May we unite in a very broad long term commitment to transform our society to one that embraces the full humanity of both men and women, and those who define their gender otherwise, and that eventually makes our current sexual suffering a distant historical memory.

John Bell is an ordained Buddhist teacher, former Vice President of YouthBuild USA, author, lifelong social justice activist, father of two grown children, a grandfather, and happily partnered with the same woman for 47 years. jbellminder@gmail.com









About John Bell

John Bell most recently was Vice President at YouthBuild USA (www.youthbuild.org) for Leadership Development and Graduate Leadership, an international youth development and leadership program. He has over forty years of experience in the youth field as teacher, counselor, community organizer, program developer, leadership trainer, director, and parent. He was a founding staff member of three youth organizations: Youth Action Program (in 1978) in East Harlem, the original YouthBuild; Children of War (in 1984), an international youth leadership organization; and of YouthBuild USA (in 1988). He is a nationally known trainer and consultant in the areas of youth leadership development, peer counseling and healing, and diversity. Mr. Bell has done training and consulting work for the Peace Corps in Africa and South America. He is the author of numerous published articles and handbooks on youth leadership, including YouthBuild's North Star. He is a steadfast advocate for including young people as partners in community development. He is also a trained peer-counseling teacher and an ordained Buddhist Dharma Teacher in the tradition of Zen Master Thich Nhat Hanh. In all his work, he tries to integrate social justice, emotional healing, and spiritual practice. Mr. Bell holds a BA and MA from Stanford University.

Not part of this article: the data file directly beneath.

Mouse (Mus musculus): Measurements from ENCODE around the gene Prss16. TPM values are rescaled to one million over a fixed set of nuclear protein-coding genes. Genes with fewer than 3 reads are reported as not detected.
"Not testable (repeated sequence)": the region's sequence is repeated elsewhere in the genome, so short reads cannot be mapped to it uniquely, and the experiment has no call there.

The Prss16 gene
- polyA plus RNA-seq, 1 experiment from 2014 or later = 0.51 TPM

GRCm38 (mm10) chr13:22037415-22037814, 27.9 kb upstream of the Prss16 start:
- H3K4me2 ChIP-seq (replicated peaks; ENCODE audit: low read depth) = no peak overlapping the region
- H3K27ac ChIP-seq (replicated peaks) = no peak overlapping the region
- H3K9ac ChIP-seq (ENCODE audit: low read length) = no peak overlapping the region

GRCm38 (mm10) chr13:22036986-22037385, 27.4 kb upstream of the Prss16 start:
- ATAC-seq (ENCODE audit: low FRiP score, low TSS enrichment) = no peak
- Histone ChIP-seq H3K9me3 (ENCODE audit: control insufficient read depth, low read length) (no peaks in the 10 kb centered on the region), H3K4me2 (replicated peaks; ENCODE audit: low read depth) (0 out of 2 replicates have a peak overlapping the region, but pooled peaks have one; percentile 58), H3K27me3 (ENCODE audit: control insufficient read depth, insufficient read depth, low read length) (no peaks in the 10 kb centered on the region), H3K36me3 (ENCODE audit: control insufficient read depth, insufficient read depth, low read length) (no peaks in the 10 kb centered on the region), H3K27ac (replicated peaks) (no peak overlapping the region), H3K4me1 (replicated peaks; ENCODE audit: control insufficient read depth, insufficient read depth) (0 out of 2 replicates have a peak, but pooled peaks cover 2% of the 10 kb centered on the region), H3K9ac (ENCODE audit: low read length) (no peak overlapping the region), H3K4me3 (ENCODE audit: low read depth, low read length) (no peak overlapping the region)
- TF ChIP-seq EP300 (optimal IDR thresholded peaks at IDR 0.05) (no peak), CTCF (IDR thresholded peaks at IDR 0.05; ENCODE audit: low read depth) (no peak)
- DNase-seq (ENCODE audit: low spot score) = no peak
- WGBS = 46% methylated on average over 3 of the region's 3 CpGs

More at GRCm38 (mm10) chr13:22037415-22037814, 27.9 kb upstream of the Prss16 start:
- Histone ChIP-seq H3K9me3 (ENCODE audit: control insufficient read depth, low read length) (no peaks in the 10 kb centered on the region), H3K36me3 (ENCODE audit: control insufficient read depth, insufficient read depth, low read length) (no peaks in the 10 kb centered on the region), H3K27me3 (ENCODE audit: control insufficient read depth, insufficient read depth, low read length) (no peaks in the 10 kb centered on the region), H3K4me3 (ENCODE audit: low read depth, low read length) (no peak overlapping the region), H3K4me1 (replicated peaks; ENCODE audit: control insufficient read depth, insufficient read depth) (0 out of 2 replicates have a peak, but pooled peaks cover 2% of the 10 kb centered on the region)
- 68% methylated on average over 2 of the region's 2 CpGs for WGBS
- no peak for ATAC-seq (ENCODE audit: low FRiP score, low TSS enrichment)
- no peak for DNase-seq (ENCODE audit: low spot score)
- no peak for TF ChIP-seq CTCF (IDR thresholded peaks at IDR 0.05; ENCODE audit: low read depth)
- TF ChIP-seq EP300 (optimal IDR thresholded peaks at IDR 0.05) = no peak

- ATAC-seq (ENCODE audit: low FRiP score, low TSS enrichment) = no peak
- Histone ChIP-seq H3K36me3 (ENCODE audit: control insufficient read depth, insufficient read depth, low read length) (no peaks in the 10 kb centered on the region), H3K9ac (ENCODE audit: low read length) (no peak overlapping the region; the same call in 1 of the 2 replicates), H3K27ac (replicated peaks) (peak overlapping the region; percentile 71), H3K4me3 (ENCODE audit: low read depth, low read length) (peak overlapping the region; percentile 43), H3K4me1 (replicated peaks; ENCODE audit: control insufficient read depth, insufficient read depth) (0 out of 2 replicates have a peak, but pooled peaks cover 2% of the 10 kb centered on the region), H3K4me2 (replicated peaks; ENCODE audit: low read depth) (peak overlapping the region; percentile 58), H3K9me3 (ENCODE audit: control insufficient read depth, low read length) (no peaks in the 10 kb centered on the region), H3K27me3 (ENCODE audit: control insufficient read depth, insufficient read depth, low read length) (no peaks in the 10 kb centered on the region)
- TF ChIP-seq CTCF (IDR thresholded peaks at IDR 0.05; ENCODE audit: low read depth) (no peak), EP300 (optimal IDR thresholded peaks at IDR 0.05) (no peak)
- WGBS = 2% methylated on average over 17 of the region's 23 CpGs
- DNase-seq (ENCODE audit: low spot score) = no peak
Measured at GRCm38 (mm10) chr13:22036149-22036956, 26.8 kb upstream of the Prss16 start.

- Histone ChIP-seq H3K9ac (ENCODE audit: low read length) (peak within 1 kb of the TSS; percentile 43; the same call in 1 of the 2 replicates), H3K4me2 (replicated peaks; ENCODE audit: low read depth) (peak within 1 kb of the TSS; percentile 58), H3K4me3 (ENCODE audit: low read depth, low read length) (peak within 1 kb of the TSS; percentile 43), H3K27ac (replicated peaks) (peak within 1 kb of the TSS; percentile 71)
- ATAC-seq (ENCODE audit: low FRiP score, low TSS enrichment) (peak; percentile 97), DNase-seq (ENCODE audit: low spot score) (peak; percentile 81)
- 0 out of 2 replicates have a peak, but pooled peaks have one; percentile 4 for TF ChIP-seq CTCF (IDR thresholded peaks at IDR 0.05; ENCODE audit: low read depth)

This entry was posted in Uncategorized. Bookmark the permalink.